As the parent we need to change OUR ways first. Our child’s behaviour is a reaction to ours; We need to be the one to break the cycle.

I used to think, if only my daughter would listen, I wouldn’t have to shout!.  I’m sure that if she could articulate her thoughts she would have said “If only my Mum wouldn’t shout at me then I would listen to her.  But I’m not listening to a MEAN Mum!”

What to do to get the behaviour you want and still stay connected.

That’s the power of Language of Listening® It helps you see with ‘new eyes’ and you’ll start to see your child’s behaviour change just like magic.

The magic of Say What You See® is that it gets you out of your head, where we tend to live in judgment and smack bang into the moment of what is happening.

We are so used to seeing through a lens of good and bad. Naughty or nice. Good choices or bad choices. But behaviour isn’t like that.

Behaviour doesn’t happen in a vacuum, it’s an action, a reaction, an expression of emotion. When we see it like this, we get to see that behaviour is a communication, a way to get our needs met.

What can I do instead of timeouts?

Let’s look at a couple of examples:

Jonny, a 3-year-old is busy playing, he sees a toy his brother was playing with and grabs it.

What did you see in this scene? Because what you ‘see’ affects how you respond and in turn the behaviour you get more of in the future. 

If you see a mean boy who knows grabbing is naughty, you might want to punish him to teach him to be kind.  You may say something like: “You know grabbing is naughty! You wouldn’t want someone to do that to you would you?! I’ve already told you! If your brother is playing with a toy, you don’t grab! That’s not kind. Now go and sit on the naughty spot and you think about what you did!”

Or if you ‘see’ a kind boy who just wanted a toy his brother was playing with, seeing without judgment while understanding that kids are impulsive and are in the moment. You’re son isn’t not kind, he’s just wants a toy and found a solution to get it, just not in a way you like.

Your reply would be more like: “Jonny, you wanted that toy, and it looks like Sammy hadn’t finished playing with it. Hmmm. Two boys and one toy! I wonder what you CAN DO?”

Now, you may have to step in to guide your children to find solutions. And because you have not used shame, blame, or criticisism your child is now receptive to your guidance.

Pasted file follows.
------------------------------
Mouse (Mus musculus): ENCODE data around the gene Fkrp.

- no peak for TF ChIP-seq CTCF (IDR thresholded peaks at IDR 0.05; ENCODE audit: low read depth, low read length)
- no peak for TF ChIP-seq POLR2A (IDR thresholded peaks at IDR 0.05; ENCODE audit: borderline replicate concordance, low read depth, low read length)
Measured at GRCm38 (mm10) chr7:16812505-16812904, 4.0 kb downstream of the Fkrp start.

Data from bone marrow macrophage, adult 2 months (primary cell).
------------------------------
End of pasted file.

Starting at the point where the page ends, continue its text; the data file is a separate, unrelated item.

And then when he’s found a solution you get to point out his STRENGTH “You know! You found a way to make it work, you’re problem solver!”

I wonder what message Jonny takes away from each situation. What would better guide him to the behaviour you want to see next time, and what decisions will Jonny base his future actions on?

“I better not grab toys because I fear what might happen if I do.”


“When I want to play with a toy my brother’s playing with, I know what to do, I’m a problem solver.”

What are alternatives to using punishment to change a behavior?

Let’s look at an example for an older child.

Jake, a 13-year-old is using his phone in his bedroom, well after the time he knows he should be. You walk in to find him trying to hide it under his pillow.

What did you see in this scene? Because what you ‘see’ affects how you respond and the behaviour you get more of in the future.

If you see a child who should know better, that’s pushing your boundaries and lying to you.   You may say something like: “What do you think you’re doing! You know better than that! How many times have I told you? That’s so disrespectful of you. That’s it! I can’t trust you. No phone for a week. That should make you think.”

Or if ‘see’ a boy who is struggling, he knows your boundaries and at the same time doesn’t want to miss out on a friends group chat. You know that you too find it hard to come off your own phone.

Your reply would be more like: “Jake, it’s hard when all your friends are chatting after lights out, I know you don’t want to miss out. AND no phones in the bedroom after 8.30. there must be something you CAN DO to keep in touch and be off your phone before 8.30. I know the pull of the phone is so tempting.” And wait for your child to self-correct his own behaviour.

Chances are, as you’ve not blamed or criticised him. He will reply, “Sorry mummy! Here.” And he will hand over his phone willingly.

You then get a wonderful opportunity to point out his STRENGTHs. “That took self-control and honesty.”

I wonder what message Jake takes away from each situation. What would better guide him to the behaviour you want to see next time, and what decisions will Jake base his future actions on?

Mum doesn’t understand, she’s so mean, I’m just going to sneak it next time.


Mum understands, it’s hard to come off your phone, she’s there to support me.

You see, in both examples above, the boundary DIDN’T change.

Using Language of Listening® coaching tools, you can have your boundaries, in fact, you can have exactly the SAME boundaries and support your child to meet them. AND you’ll have a strong, connected relationship that includes respectful behaviour and healthy boundaries.

By Camilla from Keeping Your Cool Parenting